Plantar fasciitis

Deep pain under the heel

Tight calves can drive plantar fasciitis, although they are not always present.  When someone comes in with this problem, they may think they need to stretch their calves, but if our assessment shows otherwise, there is little point, especially since some calf stretches can be irriating.  Plantar fasciitis can be acute in some cases where the person has done a massive run or stepped on a sharp stone as both will acutely injure the fascia, but most commonly the problem comes on insidiously and hangs around for months.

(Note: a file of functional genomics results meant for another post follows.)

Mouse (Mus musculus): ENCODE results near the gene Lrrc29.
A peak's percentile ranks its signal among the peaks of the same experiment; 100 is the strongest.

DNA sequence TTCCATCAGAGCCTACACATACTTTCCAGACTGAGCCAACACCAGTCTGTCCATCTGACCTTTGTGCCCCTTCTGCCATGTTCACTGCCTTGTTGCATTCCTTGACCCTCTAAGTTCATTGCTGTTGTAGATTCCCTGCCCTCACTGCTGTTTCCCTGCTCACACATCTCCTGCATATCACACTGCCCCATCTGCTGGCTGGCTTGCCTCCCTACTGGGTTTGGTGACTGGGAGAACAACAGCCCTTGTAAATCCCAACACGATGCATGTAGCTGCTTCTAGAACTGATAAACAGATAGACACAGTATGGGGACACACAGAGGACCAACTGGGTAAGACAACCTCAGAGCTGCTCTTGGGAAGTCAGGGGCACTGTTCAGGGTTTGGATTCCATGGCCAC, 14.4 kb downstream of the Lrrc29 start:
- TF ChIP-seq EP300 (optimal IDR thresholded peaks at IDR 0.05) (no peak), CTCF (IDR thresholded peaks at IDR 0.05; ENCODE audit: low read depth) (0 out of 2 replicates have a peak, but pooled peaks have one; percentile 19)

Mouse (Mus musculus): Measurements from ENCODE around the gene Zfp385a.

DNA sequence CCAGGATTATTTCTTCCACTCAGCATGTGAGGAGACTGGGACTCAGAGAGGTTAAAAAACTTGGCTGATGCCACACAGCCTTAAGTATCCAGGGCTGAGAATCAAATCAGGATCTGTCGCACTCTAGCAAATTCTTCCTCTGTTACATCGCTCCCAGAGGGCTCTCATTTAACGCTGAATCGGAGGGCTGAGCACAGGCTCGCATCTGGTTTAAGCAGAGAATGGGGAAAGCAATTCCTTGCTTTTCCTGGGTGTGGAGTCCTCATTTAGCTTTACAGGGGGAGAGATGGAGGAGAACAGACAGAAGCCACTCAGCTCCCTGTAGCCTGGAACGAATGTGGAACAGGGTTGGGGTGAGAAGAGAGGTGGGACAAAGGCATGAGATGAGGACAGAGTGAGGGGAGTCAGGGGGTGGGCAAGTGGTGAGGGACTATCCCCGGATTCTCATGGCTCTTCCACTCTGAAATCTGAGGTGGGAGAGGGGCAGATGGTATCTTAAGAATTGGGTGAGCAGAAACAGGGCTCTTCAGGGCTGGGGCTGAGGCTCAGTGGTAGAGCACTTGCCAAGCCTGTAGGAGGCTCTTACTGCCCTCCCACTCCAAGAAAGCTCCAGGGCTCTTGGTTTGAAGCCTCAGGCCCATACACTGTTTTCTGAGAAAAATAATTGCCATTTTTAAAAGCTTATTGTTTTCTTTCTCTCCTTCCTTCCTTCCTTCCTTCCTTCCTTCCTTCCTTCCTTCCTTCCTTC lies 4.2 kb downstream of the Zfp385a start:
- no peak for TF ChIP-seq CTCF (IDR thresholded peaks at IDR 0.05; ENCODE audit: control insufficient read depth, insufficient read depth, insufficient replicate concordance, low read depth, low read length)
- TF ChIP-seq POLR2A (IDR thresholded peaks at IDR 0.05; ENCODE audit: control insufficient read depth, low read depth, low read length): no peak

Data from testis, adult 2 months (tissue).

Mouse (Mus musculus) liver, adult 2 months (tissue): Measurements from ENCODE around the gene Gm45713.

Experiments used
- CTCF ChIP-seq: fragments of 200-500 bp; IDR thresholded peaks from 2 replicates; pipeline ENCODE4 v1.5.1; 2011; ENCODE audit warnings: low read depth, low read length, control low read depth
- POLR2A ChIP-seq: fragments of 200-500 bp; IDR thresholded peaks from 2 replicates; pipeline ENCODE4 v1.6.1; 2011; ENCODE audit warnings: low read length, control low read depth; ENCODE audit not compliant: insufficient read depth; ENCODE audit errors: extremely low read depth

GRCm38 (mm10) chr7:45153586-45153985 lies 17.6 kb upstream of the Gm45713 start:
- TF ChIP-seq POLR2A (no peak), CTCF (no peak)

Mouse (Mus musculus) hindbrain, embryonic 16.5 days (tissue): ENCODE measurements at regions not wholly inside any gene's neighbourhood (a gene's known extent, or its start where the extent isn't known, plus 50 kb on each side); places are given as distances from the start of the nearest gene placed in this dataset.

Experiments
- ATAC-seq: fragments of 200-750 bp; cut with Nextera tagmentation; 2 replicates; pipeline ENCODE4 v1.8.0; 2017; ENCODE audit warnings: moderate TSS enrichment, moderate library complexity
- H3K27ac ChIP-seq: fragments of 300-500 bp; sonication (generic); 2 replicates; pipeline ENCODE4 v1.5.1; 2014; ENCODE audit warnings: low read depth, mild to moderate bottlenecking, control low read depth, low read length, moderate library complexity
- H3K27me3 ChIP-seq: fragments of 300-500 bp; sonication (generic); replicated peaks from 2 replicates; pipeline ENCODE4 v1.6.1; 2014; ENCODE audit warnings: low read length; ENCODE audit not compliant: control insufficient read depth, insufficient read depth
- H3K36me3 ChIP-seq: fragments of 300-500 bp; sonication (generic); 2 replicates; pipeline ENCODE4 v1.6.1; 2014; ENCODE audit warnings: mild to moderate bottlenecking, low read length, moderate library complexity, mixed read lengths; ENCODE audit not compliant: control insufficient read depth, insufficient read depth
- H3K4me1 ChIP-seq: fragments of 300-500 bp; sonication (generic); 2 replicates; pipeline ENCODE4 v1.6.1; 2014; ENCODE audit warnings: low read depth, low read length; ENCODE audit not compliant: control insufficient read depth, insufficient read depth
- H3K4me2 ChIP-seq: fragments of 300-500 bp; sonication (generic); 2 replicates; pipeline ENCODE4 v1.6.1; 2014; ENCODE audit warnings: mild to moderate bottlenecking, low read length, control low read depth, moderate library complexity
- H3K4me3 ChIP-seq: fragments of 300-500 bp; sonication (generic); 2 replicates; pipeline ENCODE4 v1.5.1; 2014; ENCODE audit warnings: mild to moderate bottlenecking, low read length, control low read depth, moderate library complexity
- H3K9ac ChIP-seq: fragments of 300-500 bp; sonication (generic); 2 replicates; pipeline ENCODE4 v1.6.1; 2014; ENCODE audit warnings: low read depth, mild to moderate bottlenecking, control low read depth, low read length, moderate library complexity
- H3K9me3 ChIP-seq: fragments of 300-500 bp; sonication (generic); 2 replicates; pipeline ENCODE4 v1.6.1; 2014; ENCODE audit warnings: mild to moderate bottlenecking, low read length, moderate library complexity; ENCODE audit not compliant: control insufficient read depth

The basic theory is that the plantar fascia, which is a strip of sinewy tissue linking the underside of the heel to the ball of the foot, undergoes physical change where it inserts into the bone.  At this point the fibres of the fascia closest to the bony interface can experience inflammation and osteoblasts / osteoclasts (the cells that build and remodel bone) infiltrate the fascia which causes it to change into bone.  This is why a bone spur is often seen on xray.  In a sense, the problem can be regarded as a normal part of aging.  It is most common in people of middle age, and there is usually some dropping of the arch of the foot, so it can be seen as an adaptive change.  As such, the problem ultimately can just go away, once this adaptation is complete.  The bone spur usually stays there but is no longer painful, but it can take 6-12 months for the pain to go away.  Since the pain is usually the worst in the first few steps out of bed in the morning, we recommend wearing footwear that supports the arch, and we have a pair of thongs that achieves this that we currently sell for $55.  Soft tissue work is useful if the calves are tight, and foam roller work at home is recommended.  Direct pressure massage under the foot with a ball or bottle can be relieving, and a frozen bottle of water can be used if it is particularly inflamed.  Finally, orthotics are often prescribed, and in cases with unusual foot mechanics we refer to the podiatrist for review.